What you need to know about the new organised crime laws - consorting and wearing of patches and jewellery | Irish Bentley Laywers
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UntitledExplanatory notes for the current governments organised crime laws have been released. The lengthy document outlines the laws proposed by the ‘Serious and Organised Crime Legislation Amendment Bill 2016’ which is to replace VLAD. Irish Bentley throughout the coming days will provide a brief outline of what to expect from these laws. Firstly, you can expect the following new criminal offences.


This is a new offence for people who consort with recognised offenders. The maximum penalty for this offence will be 3 years imprisonment. Before being charged, police must warn that the person they are consorting with has a criminal conviction. This offence is a ‘reverse onus’ offence which means that a person charged must demonstrate that the consorting was reasonable under the circumstances in order to successfully defend the charge.

The notes admit that this offence may breach a person’s freedom to associate and raises issues of police breaching privacy. However, the current government says this is necessary and justified because of its ‘narrow’ scope and the available defence. The scope of this offence does not extend to “employment”, “ordinary civic life” and “family”.


2 people work together and become friends outside of work. Person 1 has a criminal conviction and has not told Person 2. Police warn Person 2 that they are consorting with a criminal. Person 2 is at risk of 6 months imprisonment if the friendship is maintained with Person 1.


This offence prohibits the wearing or carrying of ‘prohibited items’ in a public place in a way that can be seen. Also it will be an offence if the prohibited items is in or on a vehicle and can be seen from a public place. This offence is punishable by 6 months imprisonment or 9 months imprisonment if it is a second offence. Fines exceeding $12,000.00 may also be imposed.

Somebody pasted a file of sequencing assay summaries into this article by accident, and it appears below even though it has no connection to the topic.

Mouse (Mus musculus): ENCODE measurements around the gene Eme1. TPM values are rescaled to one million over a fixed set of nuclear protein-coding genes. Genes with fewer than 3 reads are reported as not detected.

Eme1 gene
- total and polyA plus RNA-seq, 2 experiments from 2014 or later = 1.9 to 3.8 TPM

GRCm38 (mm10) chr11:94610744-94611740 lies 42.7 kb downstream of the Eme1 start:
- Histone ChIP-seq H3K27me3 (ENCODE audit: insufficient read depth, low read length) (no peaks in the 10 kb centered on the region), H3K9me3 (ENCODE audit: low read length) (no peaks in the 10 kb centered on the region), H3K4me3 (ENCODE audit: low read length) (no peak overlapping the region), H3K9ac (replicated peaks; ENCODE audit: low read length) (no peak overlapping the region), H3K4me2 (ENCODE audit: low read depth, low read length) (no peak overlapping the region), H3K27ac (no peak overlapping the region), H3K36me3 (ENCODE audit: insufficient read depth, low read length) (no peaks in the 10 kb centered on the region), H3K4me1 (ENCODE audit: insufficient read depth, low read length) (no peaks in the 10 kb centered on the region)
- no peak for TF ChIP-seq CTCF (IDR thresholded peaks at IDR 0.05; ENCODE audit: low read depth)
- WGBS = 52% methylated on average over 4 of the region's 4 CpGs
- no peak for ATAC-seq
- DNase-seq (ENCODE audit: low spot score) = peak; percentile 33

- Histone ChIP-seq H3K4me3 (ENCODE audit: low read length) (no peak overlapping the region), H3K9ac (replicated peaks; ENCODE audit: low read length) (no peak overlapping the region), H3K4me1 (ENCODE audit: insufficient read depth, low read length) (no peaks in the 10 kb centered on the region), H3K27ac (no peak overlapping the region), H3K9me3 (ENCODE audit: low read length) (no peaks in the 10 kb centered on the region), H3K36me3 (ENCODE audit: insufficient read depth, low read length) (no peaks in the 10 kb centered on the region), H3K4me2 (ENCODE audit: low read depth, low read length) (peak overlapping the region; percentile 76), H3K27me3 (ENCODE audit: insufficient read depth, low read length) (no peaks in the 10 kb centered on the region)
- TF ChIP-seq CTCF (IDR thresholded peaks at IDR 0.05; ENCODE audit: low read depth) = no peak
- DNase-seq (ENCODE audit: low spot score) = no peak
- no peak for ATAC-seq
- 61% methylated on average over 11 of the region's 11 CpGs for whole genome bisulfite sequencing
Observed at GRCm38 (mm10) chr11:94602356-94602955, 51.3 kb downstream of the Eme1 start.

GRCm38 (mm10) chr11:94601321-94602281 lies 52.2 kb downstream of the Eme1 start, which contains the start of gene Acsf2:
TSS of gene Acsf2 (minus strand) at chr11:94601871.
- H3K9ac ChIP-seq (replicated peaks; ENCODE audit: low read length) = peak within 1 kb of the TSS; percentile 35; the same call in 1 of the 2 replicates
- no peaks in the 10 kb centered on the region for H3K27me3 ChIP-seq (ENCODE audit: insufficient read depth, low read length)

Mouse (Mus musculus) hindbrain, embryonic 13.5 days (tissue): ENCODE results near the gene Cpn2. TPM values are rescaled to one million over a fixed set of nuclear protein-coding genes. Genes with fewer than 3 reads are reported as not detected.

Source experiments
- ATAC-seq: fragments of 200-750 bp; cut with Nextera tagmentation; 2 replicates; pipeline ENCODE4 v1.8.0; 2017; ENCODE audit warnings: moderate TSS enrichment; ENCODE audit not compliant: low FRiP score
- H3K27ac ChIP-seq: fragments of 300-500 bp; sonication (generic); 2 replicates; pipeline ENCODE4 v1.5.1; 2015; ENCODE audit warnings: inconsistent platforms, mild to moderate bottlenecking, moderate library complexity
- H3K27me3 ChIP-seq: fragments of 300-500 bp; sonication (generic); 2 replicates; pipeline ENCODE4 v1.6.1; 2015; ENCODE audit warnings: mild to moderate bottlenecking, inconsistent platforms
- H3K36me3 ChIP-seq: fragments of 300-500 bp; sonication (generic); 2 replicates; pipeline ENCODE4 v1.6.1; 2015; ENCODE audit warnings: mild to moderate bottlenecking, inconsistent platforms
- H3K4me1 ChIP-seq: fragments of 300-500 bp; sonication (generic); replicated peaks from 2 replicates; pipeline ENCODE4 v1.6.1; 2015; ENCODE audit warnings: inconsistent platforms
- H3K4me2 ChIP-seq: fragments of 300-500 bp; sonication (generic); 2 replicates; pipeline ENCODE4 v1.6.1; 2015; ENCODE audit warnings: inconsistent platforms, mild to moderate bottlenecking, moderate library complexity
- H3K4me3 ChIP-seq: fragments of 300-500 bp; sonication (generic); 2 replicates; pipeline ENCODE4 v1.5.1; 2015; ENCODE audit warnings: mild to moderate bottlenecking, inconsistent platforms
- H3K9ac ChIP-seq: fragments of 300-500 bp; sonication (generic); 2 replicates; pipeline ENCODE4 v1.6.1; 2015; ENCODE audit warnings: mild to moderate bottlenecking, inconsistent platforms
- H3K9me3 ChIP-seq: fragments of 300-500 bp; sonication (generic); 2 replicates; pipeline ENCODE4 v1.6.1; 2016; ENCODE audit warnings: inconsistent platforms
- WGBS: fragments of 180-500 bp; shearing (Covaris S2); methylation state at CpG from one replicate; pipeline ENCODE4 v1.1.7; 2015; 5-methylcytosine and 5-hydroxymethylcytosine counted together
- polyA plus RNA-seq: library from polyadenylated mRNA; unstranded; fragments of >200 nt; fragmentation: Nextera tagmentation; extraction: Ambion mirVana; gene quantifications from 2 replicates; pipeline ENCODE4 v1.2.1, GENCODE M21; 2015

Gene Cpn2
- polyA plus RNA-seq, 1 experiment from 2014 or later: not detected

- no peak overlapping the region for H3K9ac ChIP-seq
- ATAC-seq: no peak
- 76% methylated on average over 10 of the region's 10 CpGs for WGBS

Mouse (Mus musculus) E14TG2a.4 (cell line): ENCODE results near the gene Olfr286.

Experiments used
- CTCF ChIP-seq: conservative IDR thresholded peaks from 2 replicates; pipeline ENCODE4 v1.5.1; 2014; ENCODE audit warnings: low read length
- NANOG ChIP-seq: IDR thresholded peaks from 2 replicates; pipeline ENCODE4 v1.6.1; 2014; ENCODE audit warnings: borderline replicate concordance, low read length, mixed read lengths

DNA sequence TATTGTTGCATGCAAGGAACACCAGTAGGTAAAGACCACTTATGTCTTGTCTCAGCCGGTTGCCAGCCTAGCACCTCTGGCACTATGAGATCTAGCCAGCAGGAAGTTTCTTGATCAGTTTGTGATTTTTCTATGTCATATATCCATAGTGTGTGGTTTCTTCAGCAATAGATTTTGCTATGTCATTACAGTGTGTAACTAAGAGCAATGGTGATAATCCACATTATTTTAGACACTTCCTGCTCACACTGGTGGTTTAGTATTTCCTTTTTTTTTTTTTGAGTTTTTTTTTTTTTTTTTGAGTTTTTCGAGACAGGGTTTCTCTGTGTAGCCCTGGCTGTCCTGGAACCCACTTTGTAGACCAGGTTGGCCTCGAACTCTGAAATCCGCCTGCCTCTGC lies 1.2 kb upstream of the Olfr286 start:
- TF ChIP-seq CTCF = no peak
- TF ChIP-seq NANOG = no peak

Prohibited items are defined as jewellery or accessory that displays the name of a declared criminal organisation or club patch, insignia or logo of a declared criminal organisation. This definition includes abbreviations, acronyms or other forms of writing that indicate membership. The government says that this offence is necessary to protect the community from fear and intimidation and to reduce the likelihood of acts of public violence and disorder.

A defence is available where someone can show that the offending conduct was for an artistic, educational, legal or law enforcement purpose. The circumstances for offending needs to be reasonable. This offence also grants powers for automatic forfeiture of property.


A person is walking in public wearing or carrying an item which police think references a declared criminal organisation. That person is it at risk of criminal charges and must show that the police are mistaken or that it is artistic, educational, legal or for the purpose of law enforcement.

Irish Bentley are extremely concerned about the impact that these laws may have and will be using their experience to protect those who will inevitably be charged under these new offences.

Stay tuned for more updates about these laws.

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